But this needs to capacity, the network users in general so that they can use the internet better, more responsibly, more fully, has become more evident through use to us over time.

     And for some time, we thought how could we collaborate?  And about a year ago we created an initiative that we call (speaking in non-English) in Portuguese.  Internet citizen in English. 

     We decided to do the capacity through short videos and animations of about 15 seconds with no narration.  Animations that focus on just one point.  A simple tip.  A concept.

     They can be downloaded.  They can be shared on social media and messaging apps.  They are short enough to be displayed -- to be displayed in the commerce, in elevators, in public transportation system.  And they cover different topics and such as how internet works, internet security, internet rights and duties and internet behavior.

     And I would like to show you two small examples.  It is only 30 seconds.  Tiago, if you can stop sharing the screen, I think Zoom will ping my -- I will show the video here in my webcam.  So if you stop to share the screen that your screen, think my web cam is pinned to the screen of the -- yes.  And this is the first video.  There is no audio.  15 seconds.


     >> ANTONIO MARCOS MOREIRAS:  This is the second video.  

     (Silent video).

     >> ANTONIO MARCOS MOREIRAS:  Are you able to see it?  If not, I can -- Eduardo is telling in the chat that you are not able to see.  I will try to share the screen another way and to show it again then.  Please wait a second.  Tiago, yes.  Okay.  Okay.  I think I'm sharing the screen.

     Maybe you can see now.  This is the website.


     >> ANTONIO MARCOS MOREIRAS:  And this is the second video. 


     >> ANTONIO MARCOS MOREIRAS:  So the videos are available at internet citizen.nic.br and we have versions in English and Spanish and Portuguese. 

     And this is a contribution we are trying to do in this education area. 

     And the third point, can access to the internet and education, people will be empowered.  Empowered to use the internet fully, empowered to be better versions of themselves and to build a better version of the world.  And that's it.  Thank you.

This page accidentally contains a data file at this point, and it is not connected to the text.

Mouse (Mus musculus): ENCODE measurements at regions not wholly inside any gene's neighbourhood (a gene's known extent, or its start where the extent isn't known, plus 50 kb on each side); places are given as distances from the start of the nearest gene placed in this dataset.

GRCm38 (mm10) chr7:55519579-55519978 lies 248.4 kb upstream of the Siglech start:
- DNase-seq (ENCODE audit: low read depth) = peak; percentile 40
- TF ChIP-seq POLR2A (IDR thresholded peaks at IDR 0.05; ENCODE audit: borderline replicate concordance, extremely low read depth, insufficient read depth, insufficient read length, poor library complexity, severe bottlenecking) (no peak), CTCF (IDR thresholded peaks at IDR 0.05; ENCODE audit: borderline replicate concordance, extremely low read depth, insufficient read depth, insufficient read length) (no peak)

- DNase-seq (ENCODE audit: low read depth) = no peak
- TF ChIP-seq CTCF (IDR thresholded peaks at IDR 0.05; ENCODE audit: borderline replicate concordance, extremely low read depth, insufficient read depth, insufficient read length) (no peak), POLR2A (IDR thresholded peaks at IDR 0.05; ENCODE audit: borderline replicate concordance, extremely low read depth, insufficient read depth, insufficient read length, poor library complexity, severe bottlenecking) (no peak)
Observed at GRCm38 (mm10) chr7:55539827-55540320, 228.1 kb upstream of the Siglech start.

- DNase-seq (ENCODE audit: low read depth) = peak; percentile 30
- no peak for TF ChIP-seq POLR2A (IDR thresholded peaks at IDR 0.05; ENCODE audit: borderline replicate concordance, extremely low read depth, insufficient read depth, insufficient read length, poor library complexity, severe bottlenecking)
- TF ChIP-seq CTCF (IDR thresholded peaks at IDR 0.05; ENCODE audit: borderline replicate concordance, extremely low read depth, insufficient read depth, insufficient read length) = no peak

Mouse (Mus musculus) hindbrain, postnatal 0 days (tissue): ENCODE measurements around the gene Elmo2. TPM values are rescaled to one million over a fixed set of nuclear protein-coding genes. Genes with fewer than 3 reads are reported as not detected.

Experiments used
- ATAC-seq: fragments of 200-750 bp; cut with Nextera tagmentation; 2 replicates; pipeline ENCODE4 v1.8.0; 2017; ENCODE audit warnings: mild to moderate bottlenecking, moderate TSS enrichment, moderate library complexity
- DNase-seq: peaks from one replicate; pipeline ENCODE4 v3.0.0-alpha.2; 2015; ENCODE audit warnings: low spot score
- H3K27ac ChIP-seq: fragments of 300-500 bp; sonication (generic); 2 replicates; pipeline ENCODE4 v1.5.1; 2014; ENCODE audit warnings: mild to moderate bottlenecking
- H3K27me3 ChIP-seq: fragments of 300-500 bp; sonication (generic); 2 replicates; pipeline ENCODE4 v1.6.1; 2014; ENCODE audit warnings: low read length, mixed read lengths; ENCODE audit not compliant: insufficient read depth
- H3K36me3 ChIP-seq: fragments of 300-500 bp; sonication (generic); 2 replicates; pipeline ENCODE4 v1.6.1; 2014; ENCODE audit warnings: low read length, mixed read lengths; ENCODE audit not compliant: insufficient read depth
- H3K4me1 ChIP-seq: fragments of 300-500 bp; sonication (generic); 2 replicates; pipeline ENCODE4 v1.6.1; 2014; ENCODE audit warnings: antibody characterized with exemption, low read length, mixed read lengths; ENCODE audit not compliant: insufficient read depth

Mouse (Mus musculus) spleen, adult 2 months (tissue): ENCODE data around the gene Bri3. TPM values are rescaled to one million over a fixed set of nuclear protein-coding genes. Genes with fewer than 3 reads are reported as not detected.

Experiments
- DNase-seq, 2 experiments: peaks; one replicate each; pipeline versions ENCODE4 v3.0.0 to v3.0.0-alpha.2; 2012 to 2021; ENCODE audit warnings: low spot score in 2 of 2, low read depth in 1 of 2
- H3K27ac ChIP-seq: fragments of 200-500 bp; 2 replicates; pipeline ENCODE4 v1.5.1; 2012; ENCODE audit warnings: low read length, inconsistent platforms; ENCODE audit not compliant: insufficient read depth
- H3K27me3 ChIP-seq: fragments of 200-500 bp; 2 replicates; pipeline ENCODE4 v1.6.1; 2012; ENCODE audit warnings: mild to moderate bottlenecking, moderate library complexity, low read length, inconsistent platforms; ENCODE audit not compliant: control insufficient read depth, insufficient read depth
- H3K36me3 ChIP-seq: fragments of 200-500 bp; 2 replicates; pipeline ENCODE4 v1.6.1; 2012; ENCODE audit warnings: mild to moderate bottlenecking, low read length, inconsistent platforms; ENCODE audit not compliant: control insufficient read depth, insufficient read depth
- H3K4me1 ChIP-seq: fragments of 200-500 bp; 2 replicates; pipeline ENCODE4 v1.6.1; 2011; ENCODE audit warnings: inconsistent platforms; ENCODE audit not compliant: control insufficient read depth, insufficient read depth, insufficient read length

>> TIAGO JUN NAKAMURA NAKAMURA:  Thank you for your contribution.  Now we will ask Ms. Rosa, do you have anything to add?

     >> FERNANDA ROSA: Yeah, sure.  Thank you very much for sharing those resources.  I heard about it yesterday and I think it may be a real contribution including for schools like it is very easy research to share in classroom.  I really appreciate that.

     Yeah, I like the results of this quiz here.  11 people answered.  Well, education, it was what we were talking for, so we were talking about literacy.  And I think that this is one of the most important aspects of it, what we need to have for us to have good access. 

     I was trying to -- I started to say that about how today knowledge about the infrastructure is also important in the area of literacy in the digital world because Moreiras brought a very important aspect of infrastructure.  Where is it located?  If citizens are located in certain countries and your data is going to that country for it to have access to such data.  So when our data leaves the national borders where we are located and goes to other spaces, to other countries, then the laws of that country will be the laws valid looking at that data.

     So depending on the laws about privacy in that country, depending on how they manage international traffic, you may be surveilled, for example, without knowing.  I bring that because I know with Africa, most of data needs to go internationally for it to come back. 

     You have lots of trouble when you have data going and coming back.  When this happens, Europe is the place where data from Africa is going, laws of the countries in Europe will be governing that data.

     In Brazil, we have a different dynamic, but it is still we also have situations where we have international traffic and many people are -- who do not -- this is for the people who have access, right?  For the people who do not have access yet, they are building their own infrastructure to have access to the internet.